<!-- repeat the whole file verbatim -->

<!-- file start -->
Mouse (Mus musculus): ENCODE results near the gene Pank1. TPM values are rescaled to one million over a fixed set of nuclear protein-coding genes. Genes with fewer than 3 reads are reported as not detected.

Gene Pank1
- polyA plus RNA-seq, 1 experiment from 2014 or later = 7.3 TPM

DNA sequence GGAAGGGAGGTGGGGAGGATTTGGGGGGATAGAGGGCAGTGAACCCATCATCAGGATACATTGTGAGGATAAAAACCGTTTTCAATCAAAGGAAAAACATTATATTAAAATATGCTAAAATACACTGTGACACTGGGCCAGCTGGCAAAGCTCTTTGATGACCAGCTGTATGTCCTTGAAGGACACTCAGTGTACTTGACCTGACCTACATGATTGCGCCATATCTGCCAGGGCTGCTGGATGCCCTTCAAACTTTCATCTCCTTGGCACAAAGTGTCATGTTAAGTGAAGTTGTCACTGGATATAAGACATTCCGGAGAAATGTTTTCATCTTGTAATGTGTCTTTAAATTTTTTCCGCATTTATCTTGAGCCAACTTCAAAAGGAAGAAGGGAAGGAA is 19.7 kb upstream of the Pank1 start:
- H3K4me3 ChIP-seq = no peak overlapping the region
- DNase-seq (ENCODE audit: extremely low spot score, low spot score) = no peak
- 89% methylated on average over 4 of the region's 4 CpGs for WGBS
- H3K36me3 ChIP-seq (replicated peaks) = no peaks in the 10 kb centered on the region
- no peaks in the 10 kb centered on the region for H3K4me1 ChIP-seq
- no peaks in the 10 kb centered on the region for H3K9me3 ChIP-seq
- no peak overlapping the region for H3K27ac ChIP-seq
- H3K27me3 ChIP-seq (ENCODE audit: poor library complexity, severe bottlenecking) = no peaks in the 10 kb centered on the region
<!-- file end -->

Mouse (Mus musculus): ENCODE results near the gene Pank1. TPM values are rescaled to one million over a fixed set of nuclear protein-coding genes. Genes with fewer than 3 reads are reported as not detected.

Gene Pank1
- polyA plus RNA-seq, 1 experiment from 2014 or later = 7.3 TPM

DNA sequence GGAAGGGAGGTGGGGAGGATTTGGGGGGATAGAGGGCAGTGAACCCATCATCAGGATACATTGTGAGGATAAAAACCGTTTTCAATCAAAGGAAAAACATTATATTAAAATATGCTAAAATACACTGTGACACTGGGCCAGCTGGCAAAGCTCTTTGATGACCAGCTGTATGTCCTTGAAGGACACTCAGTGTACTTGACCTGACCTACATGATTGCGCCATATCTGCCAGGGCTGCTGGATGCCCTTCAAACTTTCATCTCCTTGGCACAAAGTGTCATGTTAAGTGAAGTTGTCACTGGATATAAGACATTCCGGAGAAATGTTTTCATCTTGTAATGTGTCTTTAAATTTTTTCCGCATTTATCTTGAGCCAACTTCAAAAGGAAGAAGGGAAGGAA is 19.7 kb upstream of the Pank1 start:
- H3K4me3 ChIP-seq = no peak overlapping the region
- DNase-seq (ENCODE audit: extremely low spot score, low spot score) = no peak
- 89% methylated on average over 4 of the region's 4 CpGs for WGBS
- H3K36me3 ChIP-seq (replicated peaks) = no peaks in the 10 kb centered on the region
- no peaks in the 10 kb centered on the region for H3K4me1 ChIP-seq
- no peaks in the 10 kb centered on the region for H3K9me3 ChIP-seq
- no peak overlapping the region for H3K27ac ChIP-seq
- H3K27me3 ChIP-seq (ENCODE audit: poor library complexity, severe bottlenecking) = no peaks in the 10 kb centered on the region